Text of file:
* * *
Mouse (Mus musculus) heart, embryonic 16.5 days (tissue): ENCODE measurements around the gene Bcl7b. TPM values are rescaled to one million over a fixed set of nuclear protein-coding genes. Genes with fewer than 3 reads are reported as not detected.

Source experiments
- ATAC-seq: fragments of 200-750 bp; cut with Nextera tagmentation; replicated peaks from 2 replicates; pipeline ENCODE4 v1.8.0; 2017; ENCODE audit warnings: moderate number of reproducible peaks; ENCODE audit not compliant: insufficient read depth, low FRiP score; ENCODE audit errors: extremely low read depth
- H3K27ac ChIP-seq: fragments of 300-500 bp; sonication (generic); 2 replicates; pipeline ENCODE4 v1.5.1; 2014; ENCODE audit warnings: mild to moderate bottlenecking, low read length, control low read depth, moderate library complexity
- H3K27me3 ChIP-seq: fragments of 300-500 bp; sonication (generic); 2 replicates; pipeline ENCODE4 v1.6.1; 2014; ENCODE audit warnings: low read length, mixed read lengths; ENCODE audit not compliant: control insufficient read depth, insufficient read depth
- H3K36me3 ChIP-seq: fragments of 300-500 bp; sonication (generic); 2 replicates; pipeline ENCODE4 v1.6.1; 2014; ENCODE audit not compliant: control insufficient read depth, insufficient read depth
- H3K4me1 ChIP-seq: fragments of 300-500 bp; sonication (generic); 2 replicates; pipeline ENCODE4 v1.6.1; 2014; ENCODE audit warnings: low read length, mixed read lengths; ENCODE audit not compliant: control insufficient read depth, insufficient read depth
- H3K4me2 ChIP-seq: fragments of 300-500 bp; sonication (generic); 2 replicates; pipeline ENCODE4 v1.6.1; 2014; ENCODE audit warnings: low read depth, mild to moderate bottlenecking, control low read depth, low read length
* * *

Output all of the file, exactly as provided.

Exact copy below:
Mouse (Mus musculus) heart, embryonic 16.5 days (tissue): ENCODE measurements around the gene Bcl7b. TPM values are rescaled to one million over a fixed set of nuclear protein-coding genes. Genes with fewer than 3 reads are reported as not detected.

Source experiments
- ATAC-seq: fragments of 200-750 bp; cut with Nextera tagmentation; replicated peaks from 2 replicates; pipeline ENCODE4 v1.8.0; 2017; ENCODE audit warnings: moderate number of reproducible peaks; ENCODE audit not compliant: insufficient read depth, low FRiP score; ENCODE audit errors: extremely low read depth
- H3K27ac ChIP-seq: fragments of 300-500 bp; sonication (generic); 2 replicates; pipeline ENCODE4 v1.5.1; 2014; ENCODE audit warnings: mild to moderate bottlenecking, low read length, control low read depth, moderate library complexity
- H3K27me3 ChIP-seq: fragments of 300-500 bp; sonication (generic); 2 replicates; pipeline ENCODE4 v1.6.1; 2014; ENCODE audit warnings: low read length, mixed read lengths; ENCODE audit not compliant: control insufficient read depth, insufficient read depth
- H3K36me3 ChIP-seq: fragments of 300-500 bp; sonication (generic); 2 replicates; pipeline ENCODE4 v1.6.1; 2014; ENCODE audit not compliant: control insufficient read depth, insufficient read depth
- H3K4me1 ChIP-seq: fragments of 300-500 bp; sonication (generic); 2 replicates; pipeline ENCODE4 v1.6.1; 2014; ENCODE audit warnings: low read length, mixed read lengths; ENCODE audit not compliant: control insufficient read depth, insufficient read depth
- H3K4me2 ChIP-seq: fragments of 300-500 bp; sonication (generic); 2 replicates; pipeline ENCODE4 v1.6.1; 2014; ENCODE audit warnings: low read depth, mild to moderate bottlenecking, control low read depth, low read length